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Then I bought some olive-green merino, spun it finely and plied it with the silk.

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I found I had quite a bit left over so I then spun the rest of the wool and plied it together. I ended up with 4 skeins - two just wool, a thicker, looser silk/wool skein (on the left) and a finer silk/wool skein (on the right). They're all somewhere between a 2-ply and a 4-ply in weight. I haven't actually measured how long these are, but there's somthing like 90 m in each skein.

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Although I think this looks nice, it didn't turn out quite the way I'd pictured so I'd shelved my plans for the scarf I was going to make from it, and it's been sitting on the table beside the loom, while I waited for it to tell me what it wanted to be. Yesterday the idea was put in my head that because this is lovely and soft, it would make a good beanie for a baby (using the pattern I used for H, which is nice and stretchy and would fit a baby for a while), or a baby's blanket.

Yes, you read that. Me, Geo, just said she's planning to make baby's things. I never thought I'd say that. But a friend's wife gave birth to a baby last week, and I want to make some things for my cousin before she gives birth in December, so this appears to be the time!

, this is a better shot than the moblog one. What do you think?

The twill scarf, olive silk/merino and navy merino/flax/silk (April 12, 2005)

Still felt a bit off yesterday, so went home and tried to get to bed early. That didn't stop me from getting a lot of work done during the day though - all in all, it was quite a productive day.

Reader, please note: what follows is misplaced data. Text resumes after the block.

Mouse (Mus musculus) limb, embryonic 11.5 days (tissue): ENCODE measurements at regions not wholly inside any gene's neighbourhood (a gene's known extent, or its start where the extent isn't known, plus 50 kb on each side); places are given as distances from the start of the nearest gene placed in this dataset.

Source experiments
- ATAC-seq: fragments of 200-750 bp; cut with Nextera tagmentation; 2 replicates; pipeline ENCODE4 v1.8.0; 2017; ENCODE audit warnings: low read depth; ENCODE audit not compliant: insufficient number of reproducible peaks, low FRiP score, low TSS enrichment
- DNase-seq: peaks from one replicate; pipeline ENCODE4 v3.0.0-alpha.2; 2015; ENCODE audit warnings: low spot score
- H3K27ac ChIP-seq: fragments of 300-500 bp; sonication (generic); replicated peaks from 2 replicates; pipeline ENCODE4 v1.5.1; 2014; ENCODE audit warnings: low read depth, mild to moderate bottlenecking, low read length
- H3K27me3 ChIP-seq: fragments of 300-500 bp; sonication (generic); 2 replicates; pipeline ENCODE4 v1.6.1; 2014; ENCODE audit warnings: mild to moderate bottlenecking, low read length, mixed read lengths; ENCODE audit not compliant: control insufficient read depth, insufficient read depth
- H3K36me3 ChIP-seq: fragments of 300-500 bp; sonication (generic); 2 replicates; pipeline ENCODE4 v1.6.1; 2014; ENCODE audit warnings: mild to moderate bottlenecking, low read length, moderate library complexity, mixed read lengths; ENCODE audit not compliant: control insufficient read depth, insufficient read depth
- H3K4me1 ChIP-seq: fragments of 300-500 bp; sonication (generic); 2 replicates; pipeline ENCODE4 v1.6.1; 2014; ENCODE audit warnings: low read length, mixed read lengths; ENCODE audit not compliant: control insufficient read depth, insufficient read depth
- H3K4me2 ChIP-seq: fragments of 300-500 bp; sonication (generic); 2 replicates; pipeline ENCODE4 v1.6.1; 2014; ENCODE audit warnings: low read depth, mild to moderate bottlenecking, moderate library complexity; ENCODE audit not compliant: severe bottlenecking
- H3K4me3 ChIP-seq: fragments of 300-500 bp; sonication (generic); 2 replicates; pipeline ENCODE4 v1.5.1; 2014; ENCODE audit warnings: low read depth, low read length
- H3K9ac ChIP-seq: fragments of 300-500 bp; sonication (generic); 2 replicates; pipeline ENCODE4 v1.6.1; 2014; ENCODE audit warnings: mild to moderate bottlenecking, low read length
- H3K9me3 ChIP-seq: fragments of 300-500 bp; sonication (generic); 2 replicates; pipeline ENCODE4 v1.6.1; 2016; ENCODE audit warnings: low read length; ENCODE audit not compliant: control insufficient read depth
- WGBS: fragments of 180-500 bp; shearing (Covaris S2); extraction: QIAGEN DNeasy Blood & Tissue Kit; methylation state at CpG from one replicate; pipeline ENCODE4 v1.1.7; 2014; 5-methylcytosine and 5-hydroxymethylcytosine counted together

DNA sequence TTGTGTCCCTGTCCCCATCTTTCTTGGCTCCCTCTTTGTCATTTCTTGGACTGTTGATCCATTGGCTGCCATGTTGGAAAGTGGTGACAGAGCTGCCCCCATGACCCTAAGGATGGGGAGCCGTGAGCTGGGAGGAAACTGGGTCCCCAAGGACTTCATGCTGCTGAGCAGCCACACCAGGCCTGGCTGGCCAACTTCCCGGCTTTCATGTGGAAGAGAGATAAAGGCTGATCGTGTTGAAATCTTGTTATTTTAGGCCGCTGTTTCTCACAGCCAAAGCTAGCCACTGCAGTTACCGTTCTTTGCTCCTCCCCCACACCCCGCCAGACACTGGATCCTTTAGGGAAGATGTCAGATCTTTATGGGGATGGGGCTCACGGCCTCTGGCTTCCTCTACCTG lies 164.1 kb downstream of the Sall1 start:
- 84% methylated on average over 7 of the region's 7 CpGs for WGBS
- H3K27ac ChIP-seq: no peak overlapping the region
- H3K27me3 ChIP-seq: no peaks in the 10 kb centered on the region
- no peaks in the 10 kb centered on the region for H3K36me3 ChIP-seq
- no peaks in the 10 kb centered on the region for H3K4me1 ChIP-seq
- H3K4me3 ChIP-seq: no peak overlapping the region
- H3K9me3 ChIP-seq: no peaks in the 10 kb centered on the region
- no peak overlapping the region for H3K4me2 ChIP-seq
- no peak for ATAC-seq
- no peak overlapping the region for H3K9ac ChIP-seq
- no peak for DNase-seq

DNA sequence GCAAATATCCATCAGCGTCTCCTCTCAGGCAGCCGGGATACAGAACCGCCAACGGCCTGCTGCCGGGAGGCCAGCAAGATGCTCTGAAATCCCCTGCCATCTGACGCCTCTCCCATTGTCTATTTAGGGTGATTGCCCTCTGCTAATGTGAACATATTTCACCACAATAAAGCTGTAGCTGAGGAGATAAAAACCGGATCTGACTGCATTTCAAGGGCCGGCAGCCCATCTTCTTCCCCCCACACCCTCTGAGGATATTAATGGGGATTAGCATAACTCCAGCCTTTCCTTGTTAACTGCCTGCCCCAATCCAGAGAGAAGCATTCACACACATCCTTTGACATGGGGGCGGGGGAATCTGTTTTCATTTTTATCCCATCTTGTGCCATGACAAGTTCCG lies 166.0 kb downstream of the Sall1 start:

Project 1: the twill scarf

The old, small loom that I am renting, with the fancy twill scarf on it.

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The draft I used to make the scarf

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Detail of the scarf, from front and from the side. The scarf is made with a commercial, 8-ply pure wool warp, and a handspun, approximately 5-ply wool sliver weft. You don't really want to use handspun for the warp, partly because it takes and wastes so much, and partly because it may not be strong enough. I'm realy pleased with the way the pattern's coming out, though - from a distance it looks like a normal twill. It's only when you look more closely that the intricacy of the pattern comes out.

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Project 2: Beanie and scarf for H.

A reminder of what the blue merino/flax blend looked like unspun:

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Four skeins of the spun wool, resulting from 200g of fibre. The four are all slightly different: the one on the left (roughly 60m) is plied with itself. There was a touch of white silk I'd used on the end of the wool to attach it to the bobbin and that looked really good, so I plied the two middle skeins with two strands of the blue merino/flax, incorporating a thin strand of white spun silk cap with one of the singles. That's given the white flecks. Gives a nice effect. The two middle skeins are roughly 45 m each. The fourth skein on the right is just the ends of the three bobbins, about 8 m. All of the wool came out at about a 10-ply except for the small skein, which is more like 12-ply. I've made a sample swatch of knitting to teach myself to knit but I'm not really happy with the results, so I'm going to get the girls to double-check what I'm doing on Thursday night before I start the beanie proper.

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Project 3: Silk and merino scarf for myself

I have bought some olive merino top to match the silk caps I spun and dyed, and plan to spin that up and ply it with the silk. Haven't started that yet. I'm playing with the caramel suri alpaca at the moment, but that's not really a lot of fun (it's breaking a lot and won't twist on well), so it may take a back burner so I can make this and move on with weaving. I'm probably going to weave it up with a khaki rayon yarn I've bought (on the right), unless I find a more suitable colour.